During our years in Chester, Ros and I spent time with Alex Buchanan, a greatly anointed prophet-pastor much used of God. Alex was a man who knew what it was to suffer and to persevere; during the Second World War, as he was undergoing an operation, a bomb fell which caused the surgeon to jump, and his knife to permanently alter Alex’s facial appearance. In addition, his wife suffered from greatly debilitating MS.
As if that were not enough, the couple experienced considerable spiritual flak as a result of their deeply significant and influential work for the Kingdom of God. I remember this mighty man of faith confiding to me that they spent much of their life ‘deep in the valley’ rather than on mystical heights, and he came up with a delightful – and telling! – 11th commandment that reflected their need to persevere through times of thick darkness: ‘Thou shalt bash on!’
Truly, our God is the Lord who ‘leads the blind by ways they have not known, and guides them along unfamiliar paths, turning the darkness into light before them and making the rough places smooth.’ (Is. 42:16) Let’s have a closer look at examples of God appearing out of the araphel in Scripture. It may help to shape our perspectives concerning some of the darkness that we see around us, and go through personally, and to sharpen our discernment as to whether we are called to pray for light to break through, or to persevere through seeming darkness.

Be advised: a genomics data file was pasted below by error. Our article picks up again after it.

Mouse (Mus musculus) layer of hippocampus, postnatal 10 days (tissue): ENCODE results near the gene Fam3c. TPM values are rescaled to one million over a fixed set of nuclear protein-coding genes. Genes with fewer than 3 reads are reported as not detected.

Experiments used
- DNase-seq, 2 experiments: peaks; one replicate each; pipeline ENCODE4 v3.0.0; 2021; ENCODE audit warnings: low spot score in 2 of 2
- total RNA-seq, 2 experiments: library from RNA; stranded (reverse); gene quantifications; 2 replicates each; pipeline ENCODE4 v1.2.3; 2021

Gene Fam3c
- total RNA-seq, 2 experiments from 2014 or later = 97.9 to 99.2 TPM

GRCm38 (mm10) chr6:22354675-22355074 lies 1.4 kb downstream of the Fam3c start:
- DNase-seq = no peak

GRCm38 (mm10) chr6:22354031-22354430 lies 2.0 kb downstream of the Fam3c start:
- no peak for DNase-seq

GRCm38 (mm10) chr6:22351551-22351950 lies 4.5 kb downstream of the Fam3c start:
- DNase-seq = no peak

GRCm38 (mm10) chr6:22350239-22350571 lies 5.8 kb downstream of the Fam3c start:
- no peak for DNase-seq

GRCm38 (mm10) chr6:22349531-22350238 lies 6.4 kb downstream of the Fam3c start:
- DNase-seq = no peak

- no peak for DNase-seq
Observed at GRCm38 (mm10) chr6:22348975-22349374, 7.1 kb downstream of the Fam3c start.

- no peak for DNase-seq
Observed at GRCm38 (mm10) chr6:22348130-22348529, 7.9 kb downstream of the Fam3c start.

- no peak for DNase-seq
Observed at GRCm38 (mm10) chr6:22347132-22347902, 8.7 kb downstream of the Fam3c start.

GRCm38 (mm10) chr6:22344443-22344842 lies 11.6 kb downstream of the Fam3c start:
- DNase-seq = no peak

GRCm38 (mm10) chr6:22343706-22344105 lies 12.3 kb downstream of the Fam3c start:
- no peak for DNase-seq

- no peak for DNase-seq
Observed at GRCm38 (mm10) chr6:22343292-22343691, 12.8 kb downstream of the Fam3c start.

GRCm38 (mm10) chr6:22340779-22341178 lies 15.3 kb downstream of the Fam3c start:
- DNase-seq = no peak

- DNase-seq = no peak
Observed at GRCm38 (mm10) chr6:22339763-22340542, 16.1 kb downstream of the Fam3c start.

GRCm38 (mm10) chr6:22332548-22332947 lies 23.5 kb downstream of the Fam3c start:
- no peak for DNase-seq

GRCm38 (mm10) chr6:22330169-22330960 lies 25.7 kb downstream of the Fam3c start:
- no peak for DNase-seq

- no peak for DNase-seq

In Exodus 19:9 the Lord had told Moses that He was going to come to him in the cloud and thick darkness. It was ‘out of the fire, the cloud and the deep darkness’ that the Lord delivered His ten commandments. (Ex. 20:21)
Then, in 2 Samuel 22:10 when the Lord tore open the heavens and came down, we read that ‘dark clouds and thick darkness were under his feet.’ Picking up on this, Solomon reminds people that the Lord has declared that ‘He would dwell in thick darkness.’ (1 Kings 8:12).
Psalm 97 begins with the tremendous declaration that the Lord reigns. The next verse, however, tells us not only that ‘righteousness and justice are the foundation of His throne,’ but also that ‘ Clouds and thick darkness surround Him.’ Again, this is not what we are used to associating with the presence of the Lord.
Even when a voice sounded from Heaven at the baptism of Jesus, as the Lord God spoke to His Son, His words were perfectly clear to Jesus, but were heard by most of the bystanders as a confused noise, or perhaps thunder. (John 12:28-30) May we have ears to hear and pick up on what the Lord is saying in and out of the darkness!